Letters testamentary issued 6 mo. ago. Executor has failed to list real estate. We want her to list it or buy our part if the other beneficiaries want to keep it. And, when she was talking about listing it, she wanted to hire a close family friend who gave what we feel to be a low ball price. We want it listed for sale with an independent agent at fair market value or buy us out at fmv. We have been advised to get it appraised. We also want an inventory and accounting. Should we write two letters or one?
Go ahead and write two letters in one. The main thrust of the letter should be that the executor owes the heirs of the estate a fiduciary duty to faithfully distribute the assets and to fetch fair market value for them.
Depending upon the adversarial posture of the matter, you may want to reference the fact that Georgia law may attach attorney fees and - sometimes - punitive damages for breaches of the executor's fiduciary duty.
Consider exploring this question with an attorney. If the executor is not performing his or her role properly with regard to the real estate, there may yet be other aspects of the estate that are being neglected. Will she, for example, properly file a final tax return? Has a search for insurance policies been performed through an industry clearinghouse? Have all heirs been notified? Has the local EMC been contacted to determine whether your parents are entitled to a dividend?
Often, an experienced attorney's eye on a matter such as this can be crucial in seeing that it is properly resolved.
No attorney-client relationship or privilege is formed by this communication.
If there is any question whatsoever about real estate values, the executor needs to have an appraisal by a licensed real estate appraiser. This is the only way to protect the executor from a later challenge. I think this needs to be done in your case.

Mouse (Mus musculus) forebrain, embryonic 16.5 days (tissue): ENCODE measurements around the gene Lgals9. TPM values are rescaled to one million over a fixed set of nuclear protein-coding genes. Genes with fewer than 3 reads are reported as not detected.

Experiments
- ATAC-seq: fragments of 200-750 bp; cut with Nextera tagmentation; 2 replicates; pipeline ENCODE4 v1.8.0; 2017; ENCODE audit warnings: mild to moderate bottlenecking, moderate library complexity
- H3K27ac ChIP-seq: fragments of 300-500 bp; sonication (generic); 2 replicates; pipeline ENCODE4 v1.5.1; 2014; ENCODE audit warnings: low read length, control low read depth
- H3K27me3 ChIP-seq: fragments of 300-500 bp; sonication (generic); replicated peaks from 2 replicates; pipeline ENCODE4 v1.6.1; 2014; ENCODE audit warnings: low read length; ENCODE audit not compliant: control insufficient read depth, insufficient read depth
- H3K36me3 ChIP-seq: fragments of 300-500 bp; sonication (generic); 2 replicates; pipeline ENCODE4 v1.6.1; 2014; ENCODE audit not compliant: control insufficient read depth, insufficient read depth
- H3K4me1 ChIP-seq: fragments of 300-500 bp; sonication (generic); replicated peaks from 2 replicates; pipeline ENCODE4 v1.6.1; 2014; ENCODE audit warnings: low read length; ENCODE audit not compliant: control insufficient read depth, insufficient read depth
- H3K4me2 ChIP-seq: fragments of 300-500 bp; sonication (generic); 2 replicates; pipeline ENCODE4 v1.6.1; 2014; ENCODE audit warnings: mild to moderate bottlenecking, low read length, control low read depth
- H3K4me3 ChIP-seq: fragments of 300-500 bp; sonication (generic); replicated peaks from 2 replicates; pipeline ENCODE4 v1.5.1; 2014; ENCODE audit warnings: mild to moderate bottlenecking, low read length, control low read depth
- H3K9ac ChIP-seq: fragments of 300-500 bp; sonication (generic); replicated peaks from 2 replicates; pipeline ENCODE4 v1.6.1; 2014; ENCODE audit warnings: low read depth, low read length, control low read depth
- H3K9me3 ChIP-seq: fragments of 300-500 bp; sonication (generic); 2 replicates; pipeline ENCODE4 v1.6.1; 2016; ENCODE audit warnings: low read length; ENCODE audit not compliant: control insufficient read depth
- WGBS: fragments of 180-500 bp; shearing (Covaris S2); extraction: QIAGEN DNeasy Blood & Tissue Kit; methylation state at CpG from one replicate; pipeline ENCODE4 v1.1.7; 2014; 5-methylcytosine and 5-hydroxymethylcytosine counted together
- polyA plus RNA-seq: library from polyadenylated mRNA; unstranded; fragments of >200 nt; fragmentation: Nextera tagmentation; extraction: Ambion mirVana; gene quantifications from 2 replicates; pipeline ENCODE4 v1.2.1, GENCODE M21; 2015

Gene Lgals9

No reason why you cannot also ask for an inventory and accounting at the same time.
*** LEGAL DISCLAIMER I am licensed to practice law in the State of Michigan and have offices in Wayne and Ingham Counties. My practice is focused in the areas of estate planning and probate administration. I am ethically required to state that the above answer does not create an attorney/client relationship. These responses should be considered general legal education and are intended to provide general information about the question asked. Frequently, the question does not include important facts that, if known, could significantly change the answer. Information provided on this site should not be used as a substitute for competent legal advice from a licensed attorney that practices in your state. The law changes frequently and varies from state to state. If I refer to your state's laws, you should not rely on what I say; I just did a quick Internet search and found something that looked relevant that I hoped you would find helpful. You should verify and confirm any information provided with an attorney licensed in your state.
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